So for John Doe to receive new music recommendations, the algorithm identifies users with a musical taste similar to John’s. That means his user vector is compared against 200 million other user vectors, creating a group of like-minded people with similar music taste. That means recommending a song to John is as simple as choosing a track that one of the people in the group has heard, but John hasn’t.
Although collaborative filtering is very effective, it has some drawbacks. This approach doesn’t use any type of information about the recommended items, but is based solely on the consumption patterns associated with them. This implies that more popular items are easier to recommend. Conversely, unpopular items are difficult to suggest. And new items that haven’t yet been consumed are impossible to suggest. If Spotify wants to recommend a new, amazing, undiscovered artist’s work, they’re better off integrating a variety of approaches in their recommendation engine.
One such approach is content-based filtering, which compares descriptors of an item against a user profile to make recommendations. The user profile is built from the same tags that describe the content the user consumes, like ‘rock’ or ‘classical’, i.e., semantic information.
In 2014, Spotify acquired Echo Nest, a company that employed Natural Language Processing (NLP) to extract semantic information from music-related text content. Spotify constantly crawls the Internet to figure out what people think about artists and songs. News articles, blogs and online reviews are analysed to infer the adjectives and nouns frequently used to describe the music. These NLP algorithms also spot connections between different songs by looking at the language related to different artists.
Although the details of how Spotify processes this data aren’t public, we can assume that the music tech giant’s approach is similar to that of the acquired Echo Nest’s. Songs and artists are associated with a number of ‘top terms’ that describe them semantically. Each term has a weight that quantifies its relative importance for a given item. Similar to collaborative filtering, these top terms are used to find commonalities between different artists and songs. This information is then used to recommend new songs.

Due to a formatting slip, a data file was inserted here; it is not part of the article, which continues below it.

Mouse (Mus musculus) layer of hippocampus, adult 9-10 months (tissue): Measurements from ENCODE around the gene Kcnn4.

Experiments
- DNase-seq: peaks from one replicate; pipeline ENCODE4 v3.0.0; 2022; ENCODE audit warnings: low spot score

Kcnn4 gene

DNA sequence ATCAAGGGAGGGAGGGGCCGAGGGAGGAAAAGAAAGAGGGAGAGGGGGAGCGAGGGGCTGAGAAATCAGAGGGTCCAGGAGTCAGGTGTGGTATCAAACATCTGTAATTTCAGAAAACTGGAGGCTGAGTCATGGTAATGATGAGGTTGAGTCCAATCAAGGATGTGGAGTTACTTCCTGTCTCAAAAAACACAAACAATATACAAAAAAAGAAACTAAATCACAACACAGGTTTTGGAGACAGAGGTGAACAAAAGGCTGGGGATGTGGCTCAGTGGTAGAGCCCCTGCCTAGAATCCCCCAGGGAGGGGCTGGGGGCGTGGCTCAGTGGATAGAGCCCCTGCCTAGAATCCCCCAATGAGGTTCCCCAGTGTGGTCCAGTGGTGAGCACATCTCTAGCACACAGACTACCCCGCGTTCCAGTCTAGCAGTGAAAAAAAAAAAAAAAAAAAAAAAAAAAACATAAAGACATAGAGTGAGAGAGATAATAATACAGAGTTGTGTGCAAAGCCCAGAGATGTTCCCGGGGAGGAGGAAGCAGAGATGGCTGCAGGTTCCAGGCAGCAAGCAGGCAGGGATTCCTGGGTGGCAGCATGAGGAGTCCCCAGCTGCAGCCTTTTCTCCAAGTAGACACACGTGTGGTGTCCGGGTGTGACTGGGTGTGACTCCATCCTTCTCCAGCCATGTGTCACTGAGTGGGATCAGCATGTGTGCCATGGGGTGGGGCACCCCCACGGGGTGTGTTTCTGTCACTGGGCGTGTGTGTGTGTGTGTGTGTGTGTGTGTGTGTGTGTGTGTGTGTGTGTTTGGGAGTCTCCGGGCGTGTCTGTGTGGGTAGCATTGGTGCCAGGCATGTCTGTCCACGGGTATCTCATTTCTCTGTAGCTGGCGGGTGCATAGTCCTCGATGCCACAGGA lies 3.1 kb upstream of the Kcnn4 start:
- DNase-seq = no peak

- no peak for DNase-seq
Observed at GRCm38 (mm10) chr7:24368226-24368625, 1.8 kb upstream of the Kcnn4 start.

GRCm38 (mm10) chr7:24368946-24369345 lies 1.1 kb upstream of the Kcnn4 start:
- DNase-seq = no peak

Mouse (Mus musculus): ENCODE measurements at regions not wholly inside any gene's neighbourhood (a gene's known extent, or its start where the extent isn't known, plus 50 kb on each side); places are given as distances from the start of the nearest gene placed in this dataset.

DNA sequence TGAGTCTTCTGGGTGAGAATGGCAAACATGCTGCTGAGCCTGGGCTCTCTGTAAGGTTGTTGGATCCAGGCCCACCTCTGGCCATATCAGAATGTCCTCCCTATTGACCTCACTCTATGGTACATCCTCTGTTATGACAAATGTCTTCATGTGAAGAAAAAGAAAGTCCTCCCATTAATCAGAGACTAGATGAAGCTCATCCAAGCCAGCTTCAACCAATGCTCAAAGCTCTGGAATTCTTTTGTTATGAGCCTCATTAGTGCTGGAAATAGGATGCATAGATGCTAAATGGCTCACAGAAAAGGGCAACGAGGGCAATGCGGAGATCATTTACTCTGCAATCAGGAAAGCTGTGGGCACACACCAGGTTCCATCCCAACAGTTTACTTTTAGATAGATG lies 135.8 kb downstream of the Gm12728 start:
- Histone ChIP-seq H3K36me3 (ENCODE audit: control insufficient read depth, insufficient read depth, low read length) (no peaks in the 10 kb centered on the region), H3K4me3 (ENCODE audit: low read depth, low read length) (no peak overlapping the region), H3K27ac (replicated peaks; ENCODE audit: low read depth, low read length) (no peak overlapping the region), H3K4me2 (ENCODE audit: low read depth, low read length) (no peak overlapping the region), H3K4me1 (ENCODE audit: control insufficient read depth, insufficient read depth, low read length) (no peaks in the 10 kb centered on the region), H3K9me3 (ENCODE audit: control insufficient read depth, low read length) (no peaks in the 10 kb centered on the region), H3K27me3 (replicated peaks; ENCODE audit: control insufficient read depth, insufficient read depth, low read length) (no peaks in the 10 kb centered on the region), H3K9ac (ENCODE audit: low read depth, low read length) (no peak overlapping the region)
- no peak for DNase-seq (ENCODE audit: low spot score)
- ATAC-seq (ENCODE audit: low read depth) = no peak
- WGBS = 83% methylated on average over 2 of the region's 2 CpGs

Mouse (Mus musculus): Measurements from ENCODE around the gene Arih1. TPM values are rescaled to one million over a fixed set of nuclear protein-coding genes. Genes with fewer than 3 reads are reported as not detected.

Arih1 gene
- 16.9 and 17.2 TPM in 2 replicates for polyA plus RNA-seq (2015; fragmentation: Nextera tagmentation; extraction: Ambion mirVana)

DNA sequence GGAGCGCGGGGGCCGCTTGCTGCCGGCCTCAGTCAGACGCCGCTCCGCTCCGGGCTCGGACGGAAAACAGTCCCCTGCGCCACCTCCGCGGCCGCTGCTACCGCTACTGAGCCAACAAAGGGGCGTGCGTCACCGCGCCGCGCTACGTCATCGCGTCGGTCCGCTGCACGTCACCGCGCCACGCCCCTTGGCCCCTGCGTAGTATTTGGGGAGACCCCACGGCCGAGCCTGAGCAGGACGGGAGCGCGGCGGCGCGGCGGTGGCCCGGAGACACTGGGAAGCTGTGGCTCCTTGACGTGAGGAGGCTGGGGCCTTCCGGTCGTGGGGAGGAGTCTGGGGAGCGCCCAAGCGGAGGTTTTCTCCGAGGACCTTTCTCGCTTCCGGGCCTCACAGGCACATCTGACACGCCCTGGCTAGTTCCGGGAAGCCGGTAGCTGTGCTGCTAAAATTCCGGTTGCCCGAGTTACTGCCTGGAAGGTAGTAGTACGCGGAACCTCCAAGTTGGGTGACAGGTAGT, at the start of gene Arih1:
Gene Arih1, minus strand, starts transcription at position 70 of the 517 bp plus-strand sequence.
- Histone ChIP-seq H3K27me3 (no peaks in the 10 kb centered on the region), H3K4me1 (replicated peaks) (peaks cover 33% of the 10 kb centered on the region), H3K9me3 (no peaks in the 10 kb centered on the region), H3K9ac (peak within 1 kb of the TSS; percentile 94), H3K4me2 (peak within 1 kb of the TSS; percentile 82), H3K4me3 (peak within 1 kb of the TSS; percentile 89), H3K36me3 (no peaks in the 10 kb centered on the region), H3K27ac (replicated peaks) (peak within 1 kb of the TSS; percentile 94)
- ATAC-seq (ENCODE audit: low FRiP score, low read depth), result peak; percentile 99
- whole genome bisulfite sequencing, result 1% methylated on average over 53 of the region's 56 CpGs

Despite its effectiveness, the content-based filtering approach faces a major issue: All the information derives from what people write about the music and the artists. In other words, the NLP algorithms don’t get any information from the songs themselves. This fails to account for how important the actual sound of a track is in determining whether you like a song (or don’t like it for that matter). It’s better to leverage that information through competent audio analysis, in order to achieve more well-rounded recommendations.
(Brace yourself; we’re about to get technical)
Spotify uses convolutional neural networks to extract musical features directly from raw audio. Interestingly, convolutional networks have mainly been used with visual data. As a result, data scientists have successfully applied them to image detection. This is achieved by feeding a dataset of images to the network, pixel by pixel, to train the model. Once trained, the algorithm is capable of classifying different objects that appear in images that are new to the network. In the case of Spotify, the network has been modified to accept audio data as the input instead of pixels.
The architecture of Spotify’s network comprises four convolutional layers (the ones on the left in the above image) and three fully-connected layers (the ones on the right). The input consists of time-frequency representations of audio frames. The audio frames go through the four convolution layers undertaking several max pooling operations, which downsample the time-frequency representation. After a global temporal pooling layer, the data eventually flows through the three dense layers.
The output of the neural network consists of an understanding of the song, which includes audio features such as key, mode, tempo, loudness and time signature.